Carrefour Ordered to Amend All Current Supply Agreements in 60 Days

Buyer Power is the ability of a buyer to obtain terms of supply more favourable than a supplier's ordinary contractual terms.

Franck Moreau, country manager, Majid Al Futtaim Hypermarkets Ltd

The Competition Tribunal has ordered Carrefour Supermarket to amend all current supply agreements within 60 days for Buyer Power.

The Tribunal wants the retailer to amend requirements in its contracts that require suppliers to pay a listing fee, unfair delisting of suppliers, and rebates to the retailer.

At the same time, Carrefour has been ordered to pay Ksh 545,106 to Orchards Limited for the termination of the contract to supply yoghurt.

“All current supply agreements of the appellant relating to its Carrefour Hypermarkets in Kenya be amended forthwith within sixty days of service of the order to expunge all offending provisions, specifically clauses that provide for, lead to or otherwise facilitate abuse of buyer power…”

Orchards Limited had moved to the Tribunal to complain after Carrefour Supermarket delisted it and blocked the supply code of its products without notice in 2019.

Orchards had been supplying probiotic yoghurt to Carrefour from 2015 before the contract was abruptly terminated leaving it with a “huge stock that had been procured specifically for the retailer.”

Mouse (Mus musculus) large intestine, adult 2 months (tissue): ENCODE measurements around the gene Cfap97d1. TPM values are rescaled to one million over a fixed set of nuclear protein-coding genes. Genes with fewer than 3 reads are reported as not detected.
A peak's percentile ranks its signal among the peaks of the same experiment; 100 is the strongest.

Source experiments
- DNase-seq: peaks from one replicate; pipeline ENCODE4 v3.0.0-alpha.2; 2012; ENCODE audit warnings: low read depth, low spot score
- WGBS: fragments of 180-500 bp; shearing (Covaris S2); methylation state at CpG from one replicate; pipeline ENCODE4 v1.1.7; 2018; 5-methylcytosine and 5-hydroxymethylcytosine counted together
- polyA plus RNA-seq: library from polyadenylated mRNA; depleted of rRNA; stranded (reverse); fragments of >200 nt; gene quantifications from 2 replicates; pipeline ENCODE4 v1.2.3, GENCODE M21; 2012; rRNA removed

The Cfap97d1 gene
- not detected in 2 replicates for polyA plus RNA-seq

Under the commercial contract, Carrefour required suppliers to pay a rebate in form of a listing fee amounting to Ksh 50,000 for every listing of the products. This, according to the Tribunal is unfair.

An additional payment of 7 to 8 per cent would also be due which the supplier never honoured. Orchards were also supposed to pay a further rebate of 10 per cent on the second delivery in respect to new branches.

Though Orchards paid the rebate on top of agreed margins which is 1.25% of all annual sales, Carrefour refused to accept a new price list from the supplier as well as additional supplies in some branches prompting the Competition Authority to commence investigations on the deal through a Notice of Investigations dated 24th May 2019.

The Competition Authority of Kenya welcomed the decision stating that the ruling goes further to attend to the persistent problem of abuse of buyer power in the retail sector which Parliament identified following the collapse of some major players with suppliers’ unresolved payments.

“The Authority is of the opinion that this Ruling will go further to provide suppliers in this sector with a credible position to negotiate for better terms with buyers, thereby ensuring the continued supply of goods and services to the ultimate benefit of consumers,” CAK said through its Twitter Feed.